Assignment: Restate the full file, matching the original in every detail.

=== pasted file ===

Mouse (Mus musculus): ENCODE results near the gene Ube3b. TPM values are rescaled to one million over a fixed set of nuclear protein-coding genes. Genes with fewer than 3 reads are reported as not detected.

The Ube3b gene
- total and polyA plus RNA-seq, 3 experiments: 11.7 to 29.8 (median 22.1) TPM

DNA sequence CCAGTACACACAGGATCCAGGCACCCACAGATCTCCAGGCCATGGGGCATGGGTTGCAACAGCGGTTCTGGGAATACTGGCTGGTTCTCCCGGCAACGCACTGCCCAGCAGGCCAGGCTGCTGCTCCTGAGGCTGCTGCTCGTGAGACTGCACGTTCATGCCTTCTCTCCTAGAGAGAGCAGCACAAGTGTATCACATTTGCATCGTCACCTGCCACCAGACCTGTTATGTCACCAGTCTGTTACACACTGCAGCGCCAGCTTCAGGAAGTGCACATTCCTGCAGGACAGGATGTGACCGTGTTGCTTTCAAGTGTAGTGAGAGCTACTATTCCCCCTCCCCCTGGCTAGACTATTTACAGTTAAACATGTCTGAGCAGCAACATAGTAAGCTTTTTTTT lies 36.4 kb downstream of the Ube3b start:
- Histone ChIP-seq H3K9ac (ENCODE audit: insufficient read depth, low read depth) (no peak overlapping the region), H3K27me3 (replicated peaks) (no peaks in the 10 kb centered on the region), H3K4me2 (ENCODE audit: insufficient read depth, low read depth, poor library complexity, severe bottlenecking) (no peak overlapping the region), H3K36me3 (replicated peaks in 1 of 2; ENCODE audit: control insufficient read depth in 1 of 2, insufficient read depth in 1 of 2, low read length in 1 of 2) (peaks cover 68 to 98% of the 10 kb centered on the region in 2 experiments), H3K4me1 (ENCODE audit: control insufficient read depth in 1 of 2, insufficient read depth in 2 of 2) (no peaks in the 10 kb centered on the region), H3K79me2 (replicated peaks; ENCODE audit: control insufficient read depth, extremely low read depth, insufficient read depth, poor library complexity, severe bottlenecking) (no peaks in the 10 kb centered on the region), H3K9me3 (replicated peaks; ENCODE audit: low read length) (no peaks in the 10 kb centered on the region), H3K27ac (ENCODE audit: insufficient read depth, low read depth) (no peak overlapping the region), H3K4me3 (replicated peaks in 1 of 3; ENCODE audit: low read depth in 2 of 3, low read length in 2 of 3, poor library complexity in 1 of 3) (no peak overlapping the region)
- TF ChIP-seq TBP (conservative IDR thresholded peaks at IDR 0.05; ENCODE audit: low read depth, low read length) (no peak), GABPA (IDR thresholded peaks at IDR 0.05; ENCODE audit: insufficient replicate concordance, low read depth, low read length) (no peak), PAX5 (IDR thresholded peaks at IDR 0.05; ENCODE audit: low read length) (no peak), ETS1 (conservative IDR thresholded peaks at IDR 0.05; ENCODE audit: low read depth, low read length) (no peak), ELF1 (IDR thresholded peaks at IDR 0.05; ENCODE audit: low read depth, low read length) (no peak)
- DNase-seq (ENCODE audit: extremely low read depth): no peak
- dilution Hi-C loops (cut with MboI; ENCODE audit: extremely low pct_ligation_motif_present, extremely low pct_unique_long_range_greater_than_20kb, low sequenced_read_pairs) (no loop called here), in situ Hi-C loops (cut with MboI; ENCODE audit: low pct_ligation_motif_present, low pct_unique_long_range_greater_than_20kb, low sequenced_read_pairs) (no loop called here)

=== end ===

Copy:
Mouse (Mus musculus): ENCODE results near the gene Ube3b. TPM values are rescaled to one million over a fixed set of nuclear protein-coding genes. Genes with fewer than 3 reads are reported as not detected.

The Ube3b gene
- total and polyA plus RNA-seq, 3 experiments: 11.7 to 29.8 (median 22.1) TPM

DNA sequence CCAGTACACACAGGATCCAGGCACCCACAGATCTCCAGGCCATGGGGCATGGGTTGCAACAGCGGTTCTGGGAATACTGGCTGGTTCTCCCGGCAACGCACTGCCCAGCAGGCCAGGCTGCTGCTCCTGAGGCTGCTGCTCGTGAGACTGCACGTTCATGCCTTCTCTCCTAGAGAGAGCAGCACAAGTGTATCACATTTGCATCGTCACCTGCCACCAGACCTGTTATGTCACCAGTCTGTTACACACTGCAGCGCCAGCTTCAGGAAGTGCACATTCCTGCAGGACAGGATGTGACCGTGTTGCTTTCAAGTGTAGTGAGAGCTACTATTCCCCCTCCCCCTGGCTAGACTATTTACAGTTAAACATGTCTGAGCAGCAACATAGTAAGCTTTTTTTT lies 36.4 kb downstream of the Ube3b start:
- Histone ChIP-seq H3K9ac (ENCODE audit: insufficient read depth, low read depth) (no peak overlapping the region), H3K27me3 (replicated peaks) (no peaks in the 10 kb centered on the region), H3K4me2 (ENCODE audit: insufficient read depth, low read depth, poor library complexity, severe bottlenecking) (no peak overlapping the region), H3K36me3 (replicated peaks in 1 of 2; ENCODE audit: control insufficient read depth in 1 of 2, insufficient read depth in 1 of 2, low read length in 1 of 2) (peaks cover 68 to 98% of the 10 kb centered on the region in 2 experiments), H3K4me1 (ENCODE audit: control insufficient read depth in 1 of 2, insufficient read depth in 2 of 2) (no peaks in the 10 kb centered on the region), H3K79me2 (replicated peaks; ENCODE audit: control insufficient read depth, extremely low read depth, insufficient read depth, poor library complexity, severe bottlenecking) (no peaks in the 10 kb centered on the region), H3K9me3 (replicated peaks; ENCODE audit: low read length) (no peaks in the 10 kb centered on the region), H3K27ac (ENCODE audit: insufficient read depth, low read depth) (no peak overlapping the region), H3K4me3 (replicated peaks in 1 of 3; ENCODE audit: low read depth in 2 of 3, low read length in 2 of 3, poor library complexity in 1 of 3) (no peak overlapping the region)
- TF ChIP-seq TBP (conservative IDR thresholded peaks at IDR 0.05; ENCODE audit: low read depth, low read length) (no peak), GABPA (IDR thresholded peaks at IDR 0.05; ENCODE audit: insufficient replicate concordance, low read depth, low read length) (no peak), PAX5 (IDR thresholded peaks at IDR 0.05; ENCODE audit: low read length) (no peak), ETS1 (conservative IDR thresholded peaks at IDR 0.05; ENCODE audit: low read depth, low read length) (no peak), ELF1 (IDR thresholded peaks at IDR 0.05; ENCODE audit: low read depth, low read length) (no peak)
- DNase-seq (ENCODE audit: extremely low read depth): no peak
- dilution Hi-C loops (cut with MboI; ENCODE audit: extremely low pct_ligation_motif_present, extremely low pct_unique_long_range_greater_than_20kb, low sequenced_read_pairs) (no loop called here), in situ Hi-C loops (cut with MboI; ENCODE audit: low pct_ligation_motif_present, low pct_unique_long_range_greater_than_20kb, low sequenced_read_pairs) (no loop called here)